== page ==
The Personal Finance Society is the professional body for the financial planning profession in the UK and they have recognised the importance of educating tomorrows savers, with the launch of the My Personal Finance Skills – a pro bono initiative to deliver financial education workshops to secondary schools and colleges across the UK. These workshops include topics such as helping students understand the value of everyday expenses, staying safe from financial scams and understanding the concepts of income tax and National Insurance once they leave school.

I volunteered to be an Education Champion, and despite a little bit of trepidation (there’s a reason why I decided to become a financial adviser rather than a teacher!) I took the plunge to deliver a workshop at a local secondary school just before Christmas. I have to say that it was a really enjoyable experience and was fascinating to see how fourteen and fifteen year old’s think about money – more than one were shocked about the cost of things such as household expenses and rent, especially when they were also informed about the difference between net and gross salary!!

This generation of children are fully immersed in social media and there is no doubt that they are heavily influenced by the lavish lifestyles portrayed by some celebrities. One of the objectives of the workshop was to make the participants aware of the income needed to maintain such as lifestyle, and the dangers of using easy borrowing in an attempt to live the “Instagram lifestyle”.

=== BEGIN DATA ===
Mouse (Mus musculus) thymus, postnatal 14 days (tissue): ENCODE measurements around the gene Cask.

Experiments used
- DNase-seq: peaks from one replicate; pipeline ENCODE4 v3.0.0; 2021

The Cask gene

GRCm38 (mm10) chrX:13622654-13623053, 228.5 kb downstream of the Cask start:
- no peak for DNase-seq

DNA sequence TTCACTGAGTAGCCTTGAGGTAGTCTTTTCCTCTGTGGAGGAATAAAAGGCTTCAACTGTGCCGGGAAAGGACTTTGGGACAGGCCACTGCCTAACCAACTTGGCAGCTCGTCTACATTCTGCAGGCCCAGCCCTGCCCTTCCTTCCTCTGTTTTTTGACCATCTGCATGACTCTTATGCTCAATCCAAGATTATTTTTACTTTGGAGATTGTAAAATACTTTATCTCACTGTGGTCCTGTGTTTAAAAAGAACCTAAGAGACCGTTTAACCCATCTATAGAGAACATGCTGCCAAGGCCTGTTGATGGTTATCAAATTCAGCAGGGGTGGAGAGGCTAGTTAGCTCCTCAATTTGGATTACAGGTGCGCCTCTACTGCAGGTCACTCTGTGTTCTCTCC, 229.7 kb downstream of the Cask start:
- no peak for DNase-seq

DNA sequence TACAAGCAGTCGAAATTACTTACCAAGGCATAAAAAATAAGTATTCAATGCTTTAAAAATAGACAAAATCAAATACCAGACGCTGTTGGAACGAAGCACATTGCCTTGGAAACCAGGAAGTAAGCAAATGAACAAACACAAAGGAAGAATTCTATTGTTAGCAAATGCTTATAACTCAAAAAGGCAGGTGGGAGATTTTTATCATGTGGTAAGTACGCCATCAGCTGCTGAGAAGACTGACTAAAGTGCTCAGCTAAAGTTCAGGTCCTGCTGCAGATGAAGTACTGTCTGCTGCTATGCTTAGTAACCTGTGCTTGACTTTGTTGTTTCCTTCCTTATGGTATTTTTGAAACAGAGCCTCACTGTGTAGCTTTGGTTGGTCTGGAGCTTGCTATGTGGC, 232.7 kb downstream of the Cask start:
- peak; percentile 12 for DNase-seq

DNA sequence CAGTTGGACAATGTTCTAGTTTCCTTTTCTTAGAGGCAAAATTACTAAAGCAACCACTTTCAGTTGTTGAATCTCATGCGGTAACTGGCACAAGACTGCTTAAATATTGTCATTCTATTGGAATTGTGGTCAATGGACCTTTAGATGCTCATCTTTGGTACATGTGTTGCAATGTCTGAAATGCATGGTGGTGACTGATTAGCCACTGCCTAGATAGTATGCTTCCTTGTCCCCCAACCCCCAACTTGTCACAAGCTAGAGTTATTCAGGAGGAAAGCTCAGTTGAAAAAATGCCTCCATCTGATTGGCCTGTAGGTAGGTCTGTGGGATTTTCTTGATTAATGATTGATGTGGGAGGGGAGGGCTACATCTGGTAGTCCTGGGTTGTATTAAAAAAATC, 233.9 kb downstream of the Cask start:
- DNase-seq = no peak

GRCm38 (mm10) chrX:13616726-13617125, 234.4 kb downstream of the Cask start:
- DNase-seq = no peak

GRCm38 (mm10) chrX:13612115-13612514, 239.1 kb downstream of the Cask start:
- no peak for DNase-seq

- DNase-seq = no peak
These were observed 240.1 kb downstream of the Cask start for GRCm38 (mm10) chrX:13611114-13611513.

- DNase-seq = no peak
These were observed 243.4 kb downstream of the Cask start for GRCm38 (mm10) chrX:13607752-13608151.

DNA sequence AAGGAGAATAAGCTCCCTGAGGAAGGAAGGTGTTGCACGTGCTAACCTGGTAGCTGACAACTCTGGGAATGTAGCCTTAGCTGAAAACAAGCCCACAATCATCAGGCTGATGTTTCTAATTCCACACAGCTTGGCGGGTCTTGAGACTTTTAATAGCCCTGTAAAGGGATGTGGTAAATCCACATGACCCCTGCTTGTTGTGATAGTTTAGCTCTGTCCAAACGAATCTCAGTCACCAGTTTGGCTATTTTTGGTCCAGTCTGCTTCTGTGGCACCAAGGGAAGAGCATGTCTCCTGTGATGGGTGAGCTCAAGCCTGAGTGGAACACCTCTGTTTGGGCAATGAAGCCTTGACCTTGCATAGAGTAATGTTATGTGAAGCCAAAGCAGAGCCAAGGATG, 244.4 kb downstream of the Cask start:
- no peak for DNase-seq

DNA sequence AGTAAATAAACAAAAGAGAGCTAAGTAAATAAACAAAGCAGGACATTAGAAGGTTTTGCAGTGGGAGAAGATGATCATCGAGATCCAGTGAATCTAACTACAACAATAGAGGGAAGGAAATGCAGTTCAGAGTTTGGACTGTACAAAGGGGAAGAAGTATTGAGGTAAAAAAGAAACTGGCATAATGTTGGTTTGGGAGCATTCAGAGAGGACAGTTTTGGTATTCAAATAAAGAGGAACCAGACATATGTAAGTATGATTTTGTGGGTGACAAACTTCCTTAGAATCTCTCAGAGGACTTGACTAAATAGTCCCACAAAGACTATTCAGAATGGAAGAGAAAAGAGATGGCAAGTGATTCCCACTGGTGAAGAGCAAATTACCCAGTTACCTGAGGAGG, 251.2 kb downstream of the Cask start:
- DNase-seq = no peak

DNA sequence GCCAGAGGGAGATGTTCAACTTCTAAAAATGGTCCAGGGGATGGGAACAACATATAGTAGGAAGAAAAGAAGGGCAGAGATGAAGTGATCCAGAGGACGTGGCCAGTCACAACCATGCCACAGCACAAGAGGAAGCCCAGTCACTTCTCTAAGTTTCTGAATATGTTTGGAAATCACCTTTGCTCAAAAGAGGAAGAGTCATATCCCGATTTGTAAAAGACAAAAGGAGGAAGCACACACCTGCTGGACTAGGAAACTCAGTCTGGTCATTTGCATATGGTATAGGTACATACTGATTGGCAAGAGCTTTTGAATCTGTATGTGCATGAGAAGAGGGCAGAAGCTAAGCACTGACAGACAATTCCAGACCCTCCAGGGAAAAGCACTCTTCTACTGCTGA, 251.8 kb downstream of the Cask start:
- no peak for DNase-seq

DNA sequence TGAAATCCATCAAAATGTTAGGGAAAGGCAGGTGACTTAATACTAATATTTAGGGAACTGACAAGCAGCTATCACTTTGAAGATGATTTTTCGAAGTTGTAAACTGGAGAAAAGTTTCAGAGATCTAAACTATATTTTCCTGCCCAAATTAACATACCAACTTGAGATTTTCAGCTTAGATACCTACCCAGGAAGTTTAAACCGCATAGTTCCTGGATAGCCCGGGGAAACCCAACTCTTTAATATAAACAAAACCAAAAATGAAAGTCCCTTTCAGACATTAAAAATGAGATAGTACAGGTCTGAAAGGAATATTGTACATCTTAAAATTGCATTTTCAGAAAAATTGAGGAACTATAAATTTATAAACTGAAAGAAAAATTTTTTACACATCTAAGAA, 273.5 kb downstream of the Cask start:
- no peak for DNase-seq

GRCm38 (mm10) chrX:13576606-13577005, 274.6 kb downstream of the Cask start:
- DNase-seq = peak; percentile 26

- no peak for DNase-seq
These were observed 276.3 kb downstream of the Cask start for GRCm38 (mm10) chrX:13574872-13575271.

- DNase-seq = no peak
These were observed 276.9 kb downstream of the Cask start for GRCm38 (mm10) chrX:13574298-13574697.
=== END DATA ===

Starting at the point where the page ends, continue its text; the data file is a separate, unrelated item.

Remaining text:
A number of clients have expressed their concerns over the years about the ability of their children to manage large amounts of inherited wealth, and last year we sought to set up a next generation workshop to provide financial education for young adults. While we didn’t have the level of response that we had hoped for, I’m sure that this will be a topic that we will revisit in the future.

New Year, New Markets?

The last quarter of 2018 was indeed challenging for markets with various factors combining to generate significant volatility over the quarter and some softening of market performance.

The biggest contributors to recent market performance have been the US / China trade war and resulting stop-start trade talks. In addition an unprecedented guidance adjustment from Apple, citing weakness in China, caused the company to lose both its much hyped $1 trillion dollar market cap and its crown as the worlds largest company.

The market clearly sees Apple’s performance as a proxy for other companies as the announcement cased a general stock market sell-off.

In the following weeks other companies have cited some weakness in trading, especially in China and many UK retailers are struggling with a weaker Christmas sales period as has been widely expected.